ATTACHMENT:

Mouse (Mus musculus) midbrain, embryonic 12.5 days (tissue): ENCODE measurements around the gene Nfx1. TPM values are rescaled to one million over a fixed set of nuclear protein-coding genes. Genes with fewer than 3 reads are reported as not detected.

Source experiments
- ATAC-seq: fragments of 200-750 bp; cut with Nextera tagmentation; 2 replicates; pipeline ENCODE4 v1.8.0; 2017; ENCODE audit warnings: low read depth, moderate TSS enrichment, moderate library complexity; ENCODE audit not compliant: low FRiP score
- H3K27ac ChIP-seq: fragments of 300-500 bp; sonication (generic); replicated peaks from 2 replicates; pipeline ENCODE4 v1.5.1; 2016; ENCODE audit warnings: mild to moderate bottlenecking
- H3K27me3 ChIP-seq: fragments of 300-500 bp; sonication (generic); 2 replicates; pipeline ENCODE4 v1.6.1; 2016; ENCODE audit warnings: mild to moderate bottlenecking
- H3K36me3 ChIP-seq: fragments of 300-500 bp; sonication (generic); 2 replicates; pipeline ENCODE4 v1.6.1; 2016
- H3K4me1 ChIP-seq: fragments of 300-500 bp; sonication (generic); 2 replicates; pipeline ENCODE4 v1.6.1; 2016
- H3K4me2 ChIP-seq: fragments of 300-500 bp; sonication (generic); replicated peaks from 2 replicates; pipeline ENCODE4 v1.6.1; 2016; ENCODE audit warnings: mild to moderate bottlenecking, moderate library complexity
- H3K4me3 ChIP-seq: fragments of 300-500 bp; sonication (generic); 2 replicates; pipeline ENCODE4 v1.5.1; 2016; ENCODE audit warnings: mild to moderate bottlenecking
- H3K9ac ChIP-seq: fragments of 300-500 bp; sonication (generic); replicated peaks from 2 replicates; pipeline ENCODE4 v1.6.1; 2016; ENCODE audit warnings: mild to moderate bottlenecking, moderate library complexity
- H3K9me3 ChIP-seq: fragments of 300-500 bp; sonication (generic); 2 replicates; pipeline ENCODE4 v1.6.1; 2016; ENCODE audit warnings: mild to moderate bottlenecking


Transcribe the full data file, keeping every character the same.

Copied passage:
Mouse (Mus musculus) midbrain, embryonic 12.5 days (tissue): ENCODE measurements around the gene Nfx1. TPM values are rescaled to one million over a fixed set of nuclear protein-coding genes. Genes with fewer than 3 reads are reported as not detected.

Source experiments
- ATAC-seq: fragments of 200-750 bp; cut with Nextera tagmentation; 2 replicates; pipeline ENCODE4 v1.8.0; 2017; ENCODE audit warnings: low read depth, moderate TSS enrichment, moderate library complexity; ENCODE audit not compliant: low FRiP score
- H3K27ac ChIP-seq: fragments of 300-500 bp; sonication (generic); replicated peaks from 2 replicates; pipeline ENCODE4 v1.5.1; 2016; ENCODE audit warnings: mild to moderate bottlenecking
- H3K27me3 ChIP-seq: fragments of 300-500 bp; sonication (generic); 2 replicates; pipeline ENCODE4 v1.6.1; 2016; ENCODE audit warnings: mild to moderate bottlenecking
- H3K36me3 ChIP-seq: fragments of 300-500 bp; sonication (generic); 2 replicates; pipeline ENCODE4 v1.6.1; 2016
- H3K4me1 ChIP-seq: fragments of 300-500 bp; sonication (generic); 2 replicates; pipeline ENCODE4 v1.6.1; 2016
- H3K4me2 ChIP-seq: fragments of 300-500 bp; sonication (generic); replicated peaks from 2 replicates; pipeline ENCODE4 v1.6.1; 2016; ENCODE audit warnings: mild to moderate bottlenecking, moderate library complexity
- H3K4me3 ChIP-seq: fragments of 300-500 bp; sonication (generic); 2 replicates; pipeline ENCODE4 v1.5.1; 2016; ENCODE audit warnings: mild to moderate bottlenecking
- H3K9ac ChIP-seq: fragments of 300-500 bp; sonication (generic); replicated peaks from 2 replicates; pipeline ENCODE4 v1.6.1; 2016; ENCODE audit warnings: mild to moderate bottlenecking, moderate library complexity
- H3K9me3 ChIP-seq: fragments of 300-500 bp; sonication (generic); 2 replicates; pipeline ENCODE4 v1.6.1; 2016; ENCODE audit warnings: mild to moderate bottlenecking